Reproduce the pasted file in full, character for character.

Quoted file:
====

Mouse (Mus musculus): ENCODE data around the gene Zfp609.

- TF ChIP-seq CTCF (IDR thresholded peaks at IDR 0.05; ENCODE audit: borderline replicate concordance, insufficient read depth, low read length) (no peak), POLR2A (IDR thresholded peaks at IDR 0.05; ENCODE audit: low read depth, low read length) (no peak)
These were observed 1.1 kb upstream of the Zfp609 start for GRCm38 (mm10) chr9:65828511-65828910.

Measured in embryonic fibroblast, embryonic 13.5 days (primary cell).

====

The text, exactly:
Mouse (Mus musculus): ENCODE data around the gene Zfp609.

- TF ChIP-seq CTCF (IDR thresholded peaks at IDR 0.05; ENCODE audit: borderline replicate concordance, insufficient read depth, low read length) (no peak), POLR2A (IDR thresholded peaks at IDR 0.05; ENCODE audit: low read depth, low read length) (no peak)
These were observed 1.1 kb upstream of the Zfp609 start for GRCm38 (mm10) chr9:65828511-65828910.

Measured in embryonic fibroblast, embryonic 13.5 days (primary cell).